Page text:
We actually get over 300 days of sun each year, but the rumor still persists that Denver is a snow-bound cow town. I’ll cop to the cows, but the winters here aren’t like those back east or in the midwest.
Witness our Christmas eve afternoon diversion last year:
There are two aspects of our unpredictable weather that can confidently be predicted. One, fall arrives on the first day of September. Two, don’t plant anything before May 15.
I haven’t yet been prepared for the September cool down, even though it happens like clockwork. I am, however, very respectful of the May warm up. Unfortunately, I’m not the one who plants, and the person who does plant refuses to listen to my warnings.
Coloradans often cite Mother’s Day weekend as the time to plant, but I err on the side of caution. May 15 is safe. Any date prior to that may bring sleet, snow, or hail.
(It’s now hailing as I type.)
We both get spring fever every April. Mine manifests as a cleaning spree, but Kyle’s results in a trip to Lowe’s, where he buys potted flowers and tomato plants. Inevitably, the following week, this happens:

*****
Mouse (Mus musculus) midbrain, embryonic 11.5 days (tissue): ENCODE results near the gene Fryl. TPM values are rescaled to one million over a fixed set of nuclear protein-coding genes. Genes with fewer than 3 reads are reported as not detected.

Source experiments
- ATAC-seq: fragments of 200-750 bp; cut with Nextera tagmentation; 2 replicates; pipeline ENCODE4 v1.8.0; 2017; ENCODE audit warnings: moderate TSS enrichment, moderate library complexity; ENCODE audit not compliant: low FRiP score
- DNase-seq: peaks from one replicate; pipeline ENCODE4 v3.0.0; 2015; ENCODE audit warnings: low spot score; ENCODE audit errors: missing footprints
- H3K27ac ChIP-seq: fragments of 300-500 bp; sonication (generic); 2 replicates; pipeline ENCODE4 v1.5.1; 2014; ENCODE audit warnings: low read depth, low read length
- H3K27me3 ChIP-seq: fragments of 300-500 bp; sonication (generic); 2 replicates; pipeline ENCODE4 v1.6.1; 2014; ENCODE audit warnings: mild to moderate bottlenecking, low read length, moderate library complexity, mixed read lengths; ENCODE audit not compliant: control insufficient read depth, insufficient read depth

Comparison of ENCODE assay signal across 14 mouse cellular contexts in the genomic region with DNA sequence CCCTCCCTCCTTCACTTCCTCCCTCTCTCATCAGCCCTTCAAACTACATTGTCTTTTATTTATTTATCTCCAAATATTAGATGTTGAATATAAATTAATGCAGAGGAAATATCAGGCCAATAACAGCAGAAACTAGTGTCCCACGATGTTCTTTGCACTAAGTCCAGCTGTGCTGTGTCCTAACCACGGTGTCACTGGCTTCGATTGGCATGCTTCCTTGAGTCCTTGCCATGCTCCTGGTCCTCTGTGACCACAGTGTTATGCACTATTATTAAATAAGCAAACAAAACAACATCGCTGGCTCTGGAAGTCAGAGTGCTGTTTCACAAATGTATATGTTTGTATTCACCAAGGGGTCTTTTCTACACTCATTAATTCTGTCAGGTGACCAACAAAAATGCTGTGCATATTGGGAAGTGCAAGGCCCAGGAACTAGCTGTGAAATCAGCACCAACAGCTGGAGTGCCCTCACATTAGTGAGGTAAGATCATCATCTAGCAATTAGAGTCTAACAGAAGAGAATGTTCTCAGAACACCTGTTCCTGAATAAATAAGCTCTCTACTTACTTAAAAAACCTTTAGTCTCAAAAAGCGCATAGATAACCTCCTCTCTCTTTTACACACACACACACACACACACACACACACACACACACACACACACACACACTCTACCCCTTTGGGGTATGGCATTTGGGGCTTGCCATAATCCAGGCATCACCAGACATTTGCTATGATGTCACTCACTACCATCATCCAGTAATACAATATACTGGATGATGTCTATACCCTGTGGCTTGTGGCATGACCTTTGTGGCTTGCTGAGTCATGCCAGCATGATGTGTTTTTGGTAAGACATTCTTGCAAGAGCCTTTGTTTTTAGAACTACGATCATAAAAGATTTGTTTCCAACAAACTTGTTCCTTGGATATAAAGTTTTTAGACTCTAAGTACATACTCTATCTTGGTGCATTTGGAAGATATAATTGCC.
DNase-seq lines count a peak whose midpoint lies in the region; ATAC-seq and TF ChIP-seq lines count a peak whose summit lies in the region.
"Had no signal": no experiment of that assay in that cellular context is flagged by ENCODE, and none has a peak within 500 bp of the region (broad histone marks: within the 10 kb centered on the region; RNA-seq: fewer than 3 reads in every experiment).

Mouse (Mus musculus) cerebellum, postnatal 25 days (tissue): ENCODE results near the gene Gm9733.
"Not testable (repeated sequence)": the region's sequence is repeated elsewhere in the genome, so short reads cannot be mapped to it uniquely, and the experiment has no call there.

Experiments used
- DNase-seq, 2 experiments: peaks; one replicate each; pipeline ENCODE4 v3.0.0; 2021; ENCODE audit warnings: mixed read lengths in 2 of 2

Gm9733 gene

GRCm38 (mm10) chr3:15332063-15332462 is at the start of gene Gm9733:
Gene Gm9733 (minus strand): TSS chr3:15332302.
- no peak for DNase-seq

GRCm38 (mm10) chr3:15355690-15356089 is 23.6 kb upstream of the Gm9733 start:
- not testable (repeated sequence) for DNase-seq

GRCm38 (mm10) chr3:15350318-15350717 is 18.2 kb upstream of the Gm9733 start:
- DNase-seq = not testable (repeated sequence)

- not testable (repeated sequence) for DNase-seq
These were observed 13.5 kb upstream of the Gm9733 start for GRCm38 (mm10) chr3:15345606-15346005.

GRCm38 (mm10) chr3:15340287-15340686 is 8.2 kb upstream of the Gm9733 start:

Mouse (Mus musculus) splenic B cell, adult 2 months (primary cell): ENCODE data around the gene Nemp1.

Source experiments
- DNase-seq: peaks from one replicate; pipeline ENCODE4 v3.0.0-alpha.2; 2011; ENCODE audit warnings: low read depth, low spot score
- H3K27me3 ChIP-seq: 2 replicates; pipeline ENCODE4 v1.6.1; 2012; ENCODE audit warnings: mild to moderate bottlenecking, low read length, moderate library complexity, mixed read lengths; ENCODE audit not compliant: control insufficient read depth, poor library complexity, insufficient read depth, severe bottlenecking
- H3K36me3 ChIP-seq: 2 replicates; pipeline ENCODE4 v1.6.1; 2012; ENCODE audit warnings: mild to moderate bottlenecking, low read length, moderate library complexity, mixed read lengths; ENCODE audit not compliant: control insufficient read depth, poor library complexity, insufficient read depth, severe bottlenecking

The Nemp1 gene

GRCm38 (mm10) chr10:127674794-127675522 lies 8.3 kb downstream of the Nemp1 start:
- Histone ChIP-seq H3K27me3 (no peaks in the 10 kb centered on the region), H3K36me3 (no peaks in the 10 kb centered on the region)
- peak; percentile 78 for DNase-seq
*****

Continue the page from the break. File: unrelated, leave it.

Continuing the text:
That picture was taken on April 30. The following Monday, he got up earlier than usual and grabbed his car keys.
“Where are you going so early?” I asked.
He looked sheepish. “Lowe’s?”
“Oh no, you’re not. How many tomato plants have you killed so far this year, three? May 15, dude. That’s when you can plant again.”
Of course he didn’t listen. This greeted us today:
But I expect the chances that this plant will survive are greater than the chance that Kyle will respect the May 15 rule in the future.